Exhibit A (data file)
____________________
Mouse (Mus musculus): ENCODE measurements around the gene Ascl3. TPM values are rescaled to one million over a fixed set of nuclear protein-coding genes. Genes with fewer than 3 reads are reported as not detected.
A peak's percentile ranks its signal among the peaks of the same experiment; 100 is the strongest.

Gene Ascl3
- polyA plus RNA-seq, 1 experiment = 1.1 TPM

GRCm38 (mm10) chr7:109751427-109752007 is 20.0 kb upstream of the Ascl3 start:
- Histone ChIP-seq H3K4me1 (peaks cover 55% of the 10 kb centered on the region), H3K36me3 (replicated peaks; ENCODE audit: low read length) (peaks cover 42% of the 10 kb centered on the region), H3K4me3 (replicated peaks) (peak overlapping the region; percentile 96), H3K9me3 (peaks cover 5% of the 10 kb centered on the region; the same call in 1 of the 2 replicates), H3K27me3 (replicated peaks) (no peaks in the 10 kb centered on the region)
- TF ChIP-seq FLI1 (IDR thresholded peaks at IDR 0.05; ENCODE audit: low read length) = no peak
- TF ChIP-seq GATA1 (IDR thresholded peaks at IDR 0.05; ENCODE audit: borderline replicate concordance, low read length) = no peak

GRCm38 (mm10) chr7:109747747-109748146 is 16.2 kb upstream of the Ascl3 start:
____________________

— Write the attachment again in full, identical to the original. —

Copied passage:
Mouse (Mus musculus): ENCODE measurements around the gene Ascl3. TPM values are rescaled to one million over a fixed set of nuclear protein-coding genes. Genes with fewer than 3 reads are reported as not detected.
A peak's percentile ranks its signal among the peaks of the same experiment; 100 is the strongest.

Gene Ascl3
- polyA plus RNA-seq, 1 experiment = 1.1 TPM

GRCm38 (mm10) chr7:109751427-109752007 is 20.0 kb upstream of the Ascl3 start:
- Histone ChIP-seq H3K4me1 (peaks cover 55% of the 10 kb centered on the region), H3K36me3 (replicated peaks; ENCODE audit: low read length) (peaks cover 42% of the 10 kb centered on the region), H3K4me3 (replicated peaks) (peak overlapping the region; percentile 96), H3K9me3 (peaks cover 5% of the 10 kb centered on the region; the same call in 1 of the 2 replicates), H3K27me3 (replicated peaks) (no peaks in the 10 kb centered on the region)
- TF ChIP-seq FLI1 (IDR thresholded peaks at IDR 0.05; ENCODE audit: low read length) = no peak
- TF ChIP-seq GATA1 (IDR thresholded peaks at IDR 0.05; ENCODE audit: borderline replicate concordance, low read length) = no peak

GRCm38 (mm10) chr7:109747747-109748146 is 16.2 kb upstream of the Ascl3 start: